Reflection of Zoltan Istvan, interviewing on the Anonymous podcast via Skype.
It's been another busy two weeks in my presidential campaign since my last dispatch. My transhumanist run for the presidency continues to grow. It's unlikely to make a technical difference for the elections of 2016, but maybe in 2020 or 2024, a science and technology-based political platform and candidate could end up a top-three finisher.
This week, I made an important announcement in my social media: That I will be voting for myself on November 8th. I may end up advocating for certain candidates near the very end if I think it will help the country forward, but I will vote for myself. And I'll be proud to accept anyone else voting for me too.
My last Huff Post dispatch ended by mentioning Jacque Fresco, a Resource Based Economy, and The Venus Project. This week my main article on Fresco and his longtime partner Roxanne Meadows appeared on the front page of Vice (via Motherboard). So far, it's also been translated in a few languages. Here's a few paragraphs from the story:
How I met Fresco at The Venus Project this month starts with income taxes--something I hate and aim to one day eliminate altogether for humanity. Fresco doesn't like taxes either. While searching online about taxes, I stumbled upon Fresco's voluminous work: over 80 years of essays, filmed lectures, books, documentaries, models, and architectural drawings. Much of Fresco's work is anchored by his main philosophical idea: a resource-based economy, where there's not only zero taxes, but no ownership or money either.
It sounds fanciful, but the more I read about Fresco's work and ideas, the more intrigued I became. Here was a man with a vision, one not dissimilar from my own. The timing of my meeting with Fresco and Meadows was serendipitous. As I neared the end of my US presidential campaign, I was looking to build out the Transhumanist Party's 20-point platform with a more aggressive futurist platform--one that looked not only 10-20 years into the future, as I generally focus on, but one that also examines what could and should happen in 50 years or even the next century.
My coverage of The Venus Project led to one of the largest interviews of my campaign--with group Anonymous. In fact, I believe I'm the only presidential candidate to interview with them this cycle. I had a really interesting time doing it. The Anoncast host and I went entirely through my 20-point political platform. I was excited to the do the interview, and I support groups like Anonymous that are striving to make the world better via unconventional means.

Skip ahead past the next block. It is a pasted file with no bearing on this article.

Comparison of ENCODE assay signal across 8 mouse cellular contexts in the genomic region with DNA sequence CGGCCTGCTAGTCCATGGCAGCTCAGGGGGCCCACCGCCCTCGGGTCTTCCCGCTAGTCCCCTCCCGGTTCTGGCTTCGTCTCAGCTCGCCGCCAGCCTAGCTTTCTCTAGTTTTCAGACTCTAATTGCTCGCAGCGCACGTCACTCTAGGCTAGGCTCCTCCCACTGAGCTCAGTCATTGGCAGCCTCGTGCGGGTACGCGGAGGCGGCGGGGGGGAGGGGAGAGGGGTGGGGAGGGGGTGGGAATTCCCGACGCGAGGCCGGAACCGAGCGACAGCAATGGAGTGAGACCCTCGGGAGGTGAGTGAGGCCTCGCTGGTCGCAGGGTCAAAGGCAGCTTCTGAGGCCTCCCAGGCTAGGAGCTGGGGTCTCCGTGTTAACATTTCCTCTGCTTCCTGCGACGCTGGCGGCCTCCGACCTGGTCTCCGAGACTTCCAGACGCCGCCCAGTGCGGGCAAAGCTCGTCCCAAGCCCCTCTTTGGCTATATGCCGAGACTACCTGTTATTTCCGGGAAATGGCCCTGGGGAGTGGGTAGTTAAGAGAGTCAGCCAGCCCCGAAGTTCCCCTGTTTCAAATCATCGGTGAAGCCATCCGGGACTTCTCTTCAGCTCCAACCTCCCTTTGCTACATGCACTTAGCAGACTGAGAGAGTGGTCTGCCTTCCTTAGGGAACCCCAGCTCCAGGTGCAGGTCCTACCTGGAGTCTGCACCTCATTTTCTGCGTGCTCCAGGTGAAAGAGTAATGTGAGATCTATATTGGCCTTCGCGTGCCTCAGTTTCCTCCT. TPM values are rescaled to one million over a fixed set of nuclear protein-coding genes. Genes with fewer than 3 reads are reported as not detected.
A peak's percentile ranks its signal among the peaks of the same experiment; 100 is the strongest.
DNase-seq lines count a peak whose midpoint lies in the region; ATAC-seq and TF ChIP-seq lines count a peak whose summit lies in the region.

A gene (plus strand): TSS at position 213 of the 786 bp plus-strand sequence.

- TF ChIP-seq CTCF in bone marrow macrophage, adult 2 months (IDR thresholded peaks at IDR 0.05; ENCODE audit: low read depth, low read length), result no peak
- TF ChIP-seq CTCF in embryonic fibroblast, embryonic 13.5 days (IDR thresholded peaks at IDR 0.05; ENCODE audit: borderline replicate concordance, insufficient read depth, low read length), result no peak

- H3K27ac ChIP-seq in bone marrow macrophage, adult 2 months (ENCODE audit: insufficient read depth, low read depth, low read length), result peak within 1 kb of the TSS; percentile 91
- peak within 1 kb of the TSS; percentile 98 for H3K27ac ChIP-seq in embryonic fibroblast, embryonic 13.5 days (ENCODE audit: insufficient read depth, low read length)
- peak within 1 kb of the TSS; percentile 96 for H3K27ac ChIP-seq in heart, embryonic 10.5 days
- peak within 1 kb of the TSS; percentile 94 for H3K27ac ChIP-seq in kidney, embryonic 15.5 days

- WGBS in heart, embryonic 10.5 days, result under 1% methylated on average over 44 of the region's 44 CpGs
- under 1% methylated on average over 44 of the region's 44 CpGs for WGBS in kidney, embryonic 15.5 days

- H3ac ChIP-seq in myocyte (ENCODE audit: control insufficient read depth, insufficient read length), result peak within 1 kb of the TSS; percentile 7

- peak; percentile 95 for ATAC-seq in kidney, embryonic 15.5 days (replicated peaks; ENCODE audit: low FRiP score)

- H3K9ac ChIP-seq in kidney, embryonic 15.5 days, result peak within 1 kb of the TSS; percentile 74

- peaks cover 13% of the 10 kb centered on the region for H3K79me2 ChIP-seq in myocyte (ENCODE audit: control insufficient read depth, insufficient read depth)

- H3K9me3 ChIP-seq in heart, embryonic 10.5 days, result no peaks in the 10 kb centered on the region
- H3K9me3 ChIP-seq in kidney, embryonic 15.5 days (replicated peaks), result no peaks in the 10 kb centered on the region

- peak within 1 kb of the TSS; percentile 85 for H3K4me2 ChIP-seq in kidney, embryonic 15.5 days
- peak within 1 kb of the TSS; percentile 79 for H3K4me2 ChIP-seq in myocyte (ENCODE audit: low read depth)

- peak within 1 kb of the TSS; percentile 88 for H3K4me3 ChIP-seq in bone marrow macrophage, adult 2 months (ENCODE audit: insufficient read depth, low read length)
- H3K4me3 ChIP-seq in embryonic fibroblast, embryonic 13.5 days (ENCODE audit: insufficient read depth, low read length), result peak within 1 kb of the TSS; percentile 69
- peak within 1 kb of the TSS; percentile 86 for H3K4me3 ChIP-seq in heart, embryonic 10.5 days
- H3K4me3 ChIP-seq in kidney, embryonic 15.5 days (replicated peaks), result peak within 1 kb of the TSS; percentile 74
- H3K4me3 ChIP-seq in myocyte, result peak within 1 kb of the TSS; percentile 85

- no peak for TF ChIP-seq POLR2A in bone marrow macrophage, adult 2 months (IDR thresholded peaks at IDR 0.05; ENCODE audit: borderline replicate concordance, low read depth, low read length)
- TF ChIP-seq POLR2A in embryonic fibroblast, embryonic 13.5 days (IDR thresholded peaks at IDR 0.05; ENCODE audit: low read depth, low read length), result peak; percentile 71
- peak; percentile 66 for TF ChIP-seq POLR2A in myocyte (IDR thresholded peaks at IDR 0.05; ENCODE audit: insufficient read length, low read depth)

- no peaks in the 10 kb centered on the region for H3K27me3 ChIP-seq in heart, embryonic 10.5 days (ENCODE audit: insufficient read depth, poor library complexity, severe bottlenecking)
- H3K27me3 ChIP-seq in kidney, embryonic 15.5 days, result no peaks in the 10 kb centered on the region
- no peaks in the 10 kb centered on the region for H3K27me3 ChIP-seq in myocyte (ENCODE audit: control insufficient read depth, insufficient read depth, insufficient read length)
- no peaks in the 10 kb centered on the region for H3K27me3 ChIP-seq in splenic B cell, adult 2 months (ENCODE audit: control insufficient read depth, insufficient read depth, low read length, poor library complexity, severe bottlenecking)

Also, via friend Jorge Henrique at ETER9, Portugal's public radio and television channel, RTP, did a story that partially featured my campaign. Special thanks to TV presenters Alvaro Costa and Sergio Sousa at Online 3 for including my campaign in the show.
Part of the reason my campaign has been getting bigger has to do with my recent interview on The Rubin Report. My interview came out in three segments, and one segments delved into stem cells.
Rubin's toughest question was asking me to explain what happened when George W. Bush basically stopped stem cell funding in America for seven years. I'm highly critical of that decision, since Mr. Bush did that for religious reasons. However, Rubin was right to point out that Mr. Bush did not do that to harm people's health. Unfortunately, for the hundreds of thousands who could've used stem cell technology earlier (but the science wasn't there because we were essentially now seven years behind), the reality was that people suffered from that singular decision.
All this brings up a good point that even when Presidents try to follow their conscience, it may turn out that these decisions harm people. It makes me reiterate one of my main campaign points that a first premise of any government and public official must be to always serve the people's health--and not their personal or cultural interest, or their religious background.
Also, my interview with Circa News via Ariel Min came out. Circa has an amazing distribution network, since people all across the country saw Circa videos of my campaign on their local news channels. It aired on various local ABC's, CBS, NBC, and some Fox stations.
One more large TV segment on my campaign came out via CBC's comedy show The Hour has 22 Minutes--a sort of Canadian version of American The Daily Show. The 22 Minutes team flew out to Florida to film me lecturing to University of Central Florida students. The show sometimes gets nearly a million views, so I was excited to be on it. Comedian Shaun Majumder interviewed me for it.
In closing, I should mention two things. 1) The Courier, College of DuPage's student newspaper, endorsed me as the best third party candidate. 2) Transhumanist Party supporter Gerald Shields was publicly appointed council member in Berwyn Heights, Maryland. Shields would be the first Transhumanist Party member in public office.
Immediately after the election, I anticipate some major changes in the US Transhumanist Party as leadership at the top changes and new paths for the party begin.